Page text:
Holding cash in October contributed to the relative outperformance, as most equity markets fell.

Last month, most of the outperformance for all three portfolios came from the Singapore equities allocation, driven by another strong month for SingPost which rallied almost 9 per cent.

The bond allocation also outperformed the benchmark, as all the retail corporate bonds and the iShares JPM Asia Bond ETF (partly due to a stronger US dollar against the Singdollar) registered gains.

The global exchange-traded fund (ETF) allocation underperformed the benchmark mainly because of the correction in gold prices which affected the gold ETF. Both A-Reit and Capitaland Mall Trust corrected more than the S-Reit index, detracting from performance.


The CFAS panel continued to de-risk the portfolios ahead of the United States presidential election on Tuesday. In the third week of last month, it raised cash levels closer to the 20 per cent target.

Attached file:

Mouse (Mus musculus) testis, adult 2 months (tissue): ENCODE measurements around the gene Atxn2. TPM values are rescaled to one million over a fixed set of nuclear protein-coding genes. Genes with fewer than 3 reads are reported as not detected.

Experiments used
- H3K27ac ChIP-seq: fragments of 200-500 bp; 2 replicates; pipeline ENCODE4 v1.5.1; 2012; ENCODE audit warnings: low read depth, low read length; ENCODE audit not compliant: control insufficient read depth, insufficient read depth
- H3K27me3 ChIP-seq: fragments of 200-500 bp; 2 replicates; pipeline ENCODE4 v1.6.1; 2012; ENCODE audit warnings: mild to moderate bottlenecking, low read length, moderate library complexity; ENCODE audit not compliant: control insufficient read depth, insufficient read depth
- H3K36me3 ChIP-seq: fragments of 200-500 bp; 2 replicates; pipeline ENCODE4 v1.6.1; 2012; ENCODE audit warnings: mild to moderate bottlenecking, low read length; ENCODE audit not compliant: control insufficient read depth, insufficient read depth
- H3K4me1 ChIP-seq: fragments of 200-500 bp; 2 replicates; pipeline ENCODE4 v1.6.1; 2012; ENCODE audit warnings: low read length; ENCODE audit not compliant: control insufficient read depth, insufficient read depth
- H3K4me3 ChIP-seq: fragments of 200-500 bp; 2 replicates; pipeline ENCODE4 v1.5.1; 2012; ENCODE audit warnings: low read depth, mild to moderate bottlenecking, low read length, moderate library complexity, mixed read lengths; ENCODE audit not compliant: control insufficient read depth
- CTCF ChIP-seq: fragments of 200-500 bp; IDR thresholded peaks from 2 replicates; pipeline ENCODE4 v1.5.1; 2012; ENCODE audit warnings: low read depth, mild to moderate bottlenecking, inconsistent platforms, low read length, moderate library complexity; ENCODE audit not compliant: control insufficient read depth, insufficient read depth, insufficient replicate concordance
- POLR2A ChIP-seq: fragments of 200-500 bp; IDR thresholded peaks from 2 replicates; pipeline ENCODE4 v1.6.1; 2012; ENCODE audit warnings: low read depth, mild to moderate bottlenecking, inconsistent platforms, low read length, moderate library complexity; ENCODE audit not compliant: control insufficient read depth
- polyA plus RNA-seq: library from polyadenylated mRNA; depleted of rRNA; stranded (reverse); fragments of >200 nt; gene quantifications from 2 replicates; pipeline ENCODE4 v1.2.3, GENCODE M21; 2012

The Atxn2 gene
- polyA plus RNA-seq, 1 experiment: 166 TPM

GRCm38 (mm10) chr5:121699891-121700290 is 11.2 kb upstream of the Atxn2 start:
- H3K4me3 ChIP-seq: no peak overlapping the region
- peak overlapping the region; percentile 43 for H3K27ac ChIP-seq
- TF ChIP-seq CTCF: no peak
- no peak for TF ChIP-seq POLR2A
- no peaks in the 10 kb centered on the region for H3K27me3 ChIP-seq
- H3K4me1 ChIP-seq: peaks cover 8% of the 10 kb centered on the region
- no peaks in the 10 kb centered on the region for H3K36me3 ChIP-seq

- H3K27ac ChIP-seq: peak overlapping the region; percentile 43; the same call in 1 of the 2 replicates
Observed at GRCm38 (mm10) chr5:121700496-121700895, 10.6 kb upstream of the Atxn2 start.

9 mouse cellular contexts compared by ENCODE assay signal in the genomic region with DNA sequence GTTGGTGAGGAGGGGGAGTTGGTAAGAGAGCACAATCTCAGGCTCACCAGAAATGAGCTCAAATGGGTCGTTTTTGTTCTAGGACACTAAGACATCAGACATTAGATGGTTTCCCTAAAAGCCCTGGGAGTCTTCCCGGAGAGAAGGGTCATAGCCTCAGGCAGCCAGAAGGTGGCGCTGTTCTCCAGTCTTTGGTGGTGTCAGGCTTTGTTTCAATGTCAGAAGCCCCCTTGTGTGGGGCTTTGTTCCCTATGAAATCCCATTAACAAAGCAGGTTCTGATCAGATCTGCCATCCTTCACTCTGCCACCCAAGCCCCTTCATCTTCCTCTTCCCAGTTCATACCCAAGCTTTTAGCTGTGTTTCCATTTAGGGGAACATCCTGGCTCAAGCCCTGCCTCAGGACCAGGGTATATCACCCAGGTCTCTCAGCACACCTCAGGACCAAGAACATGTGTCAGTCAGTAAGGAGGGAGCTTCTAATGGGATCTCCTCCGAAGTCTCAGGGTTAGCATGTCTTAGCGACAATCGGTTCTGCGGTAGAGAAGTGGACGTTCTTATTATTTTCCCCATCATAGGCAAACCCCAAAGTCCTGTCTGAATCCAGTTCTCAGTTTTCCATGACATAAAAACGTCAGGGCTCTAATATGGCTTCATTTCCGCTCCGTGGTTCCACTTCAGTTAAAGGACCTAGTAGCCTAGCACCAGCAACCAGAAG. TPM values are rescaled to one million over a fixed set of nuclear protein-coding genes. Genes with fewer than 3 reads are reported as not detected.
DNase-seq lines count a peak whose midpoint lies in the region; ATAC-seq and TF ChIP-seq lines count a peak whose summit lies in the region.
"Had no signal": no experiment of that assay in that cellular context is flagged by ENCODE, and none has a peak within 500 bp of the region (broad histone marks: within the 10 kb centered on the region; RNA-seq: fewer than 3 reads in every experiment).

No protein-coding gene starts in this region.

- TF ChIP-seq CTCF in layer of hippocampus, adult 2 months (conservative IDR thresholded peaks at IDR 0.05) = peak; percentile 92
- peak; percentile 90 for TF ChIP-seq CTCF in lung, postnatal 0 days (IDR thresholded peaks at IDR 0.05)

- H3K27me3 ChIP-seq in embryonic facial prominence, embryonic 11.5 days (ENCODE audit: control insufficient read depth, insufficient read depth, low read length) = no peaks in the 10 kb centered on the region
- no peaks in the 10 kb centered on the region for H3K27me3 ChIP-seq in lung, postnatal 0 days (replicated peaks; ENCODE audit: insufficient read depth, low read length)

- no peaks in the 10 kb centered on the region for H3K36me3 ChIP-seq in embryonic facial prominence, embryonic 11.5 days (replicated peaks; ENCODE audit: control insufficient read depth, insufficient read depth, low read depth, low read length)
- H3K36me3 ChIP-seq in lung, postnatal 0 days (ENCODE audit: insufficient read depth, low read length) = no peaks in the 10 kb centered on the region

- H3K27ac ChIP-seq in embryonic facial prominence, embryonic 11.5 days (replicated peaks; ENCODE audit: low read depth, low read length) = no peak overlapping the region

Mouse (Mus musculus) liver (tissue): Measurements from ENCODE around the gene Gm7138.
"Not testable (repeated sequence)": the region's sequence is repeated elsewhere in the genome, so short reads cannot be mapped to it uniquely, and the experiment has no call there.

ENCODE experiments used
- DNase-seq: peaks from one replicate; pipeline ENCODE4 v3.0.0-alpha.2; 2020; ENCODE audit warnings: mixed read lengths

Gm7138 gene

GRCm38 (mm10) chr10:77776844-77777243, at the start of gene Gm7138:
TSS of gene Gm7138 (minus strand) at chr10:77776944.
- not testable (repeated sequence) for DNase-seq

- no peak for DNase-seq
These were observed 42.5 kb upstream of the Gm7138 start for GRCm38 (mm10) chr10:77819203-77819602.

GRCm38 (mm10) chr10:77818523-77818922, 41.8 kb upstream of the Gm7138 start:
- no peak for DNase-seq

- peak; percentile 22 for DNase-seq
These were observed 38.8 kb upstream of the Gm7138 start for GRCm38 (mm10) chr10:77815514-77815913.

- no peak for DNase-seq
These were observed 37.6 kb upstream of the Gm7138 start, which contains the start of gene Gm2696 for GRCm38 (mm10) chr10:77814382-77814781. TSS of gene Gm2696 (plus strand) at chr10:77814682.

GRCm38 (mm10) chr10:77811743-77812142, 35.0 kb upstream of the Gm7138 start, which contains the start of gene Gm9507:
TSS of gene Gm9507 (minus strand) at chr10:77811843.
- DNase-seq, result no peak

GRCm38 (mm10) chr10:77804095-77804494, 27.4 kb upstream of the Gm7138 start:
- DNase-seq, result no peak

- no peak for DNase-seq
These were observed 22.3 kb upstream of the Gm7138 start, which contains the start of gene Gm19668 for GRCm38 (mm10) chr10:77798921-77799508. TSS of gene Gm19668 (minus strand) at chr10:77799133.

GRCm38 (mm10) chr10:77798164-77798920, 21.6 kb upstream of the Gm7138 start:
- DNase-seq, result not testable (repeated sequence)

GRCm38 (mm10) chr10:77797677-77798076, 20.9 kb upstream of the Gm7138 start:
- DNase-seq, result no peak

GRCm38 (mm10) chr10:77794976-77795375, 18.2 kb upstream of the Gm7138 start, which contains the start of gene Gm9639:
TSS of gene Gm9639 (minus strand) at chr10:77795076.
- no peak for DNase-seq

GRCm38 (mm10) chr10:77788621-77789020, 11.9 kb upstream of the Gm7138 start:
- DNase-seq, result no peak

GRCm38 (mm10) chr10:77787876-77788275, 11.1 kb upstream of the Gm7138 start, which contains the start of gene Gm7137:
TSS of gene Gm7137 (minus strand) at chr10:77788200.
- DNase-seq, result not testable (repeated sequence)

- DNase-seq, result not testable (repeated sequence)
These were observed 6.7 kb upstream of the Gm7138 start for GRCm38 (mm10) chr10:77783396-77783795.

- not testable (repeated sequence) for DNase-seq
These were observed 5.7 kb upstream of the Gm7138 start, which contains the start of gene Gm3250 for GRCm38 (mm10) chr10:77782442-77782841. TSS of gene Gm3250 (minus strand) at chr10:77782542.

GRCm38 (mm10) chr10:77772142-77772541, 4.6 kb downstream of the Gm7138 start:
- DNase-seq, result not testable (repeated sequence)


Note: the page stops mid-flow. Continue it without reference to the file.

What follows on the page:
In Ms Chee's case, the panel sold Sats and the China ETF, while Mr Goh's portfolio was divested of Sats and the Lyxor Commodities Non- Energy ETF. Mr Wang's portfolio offloaded Sats, the Asia ex-Japan ETF and half of his A-Reit and Capitaland Mall Trust positions.

As at Oct 31, Ms Chee's cash stood at 19.7 per cent, Mr Goh's at 21.4 per cent and Mr Wang's at 18.2 per cent. Ms Chee intends to invest an additional $20,000 in her simulated portfolio. However, the panel has advised her to hold off for now.

A version of this article appeared in the print edition of The Sunday Times on November 06, 2016, with the headline 'Cash is king in volatile times'. Print Edition | Subscribe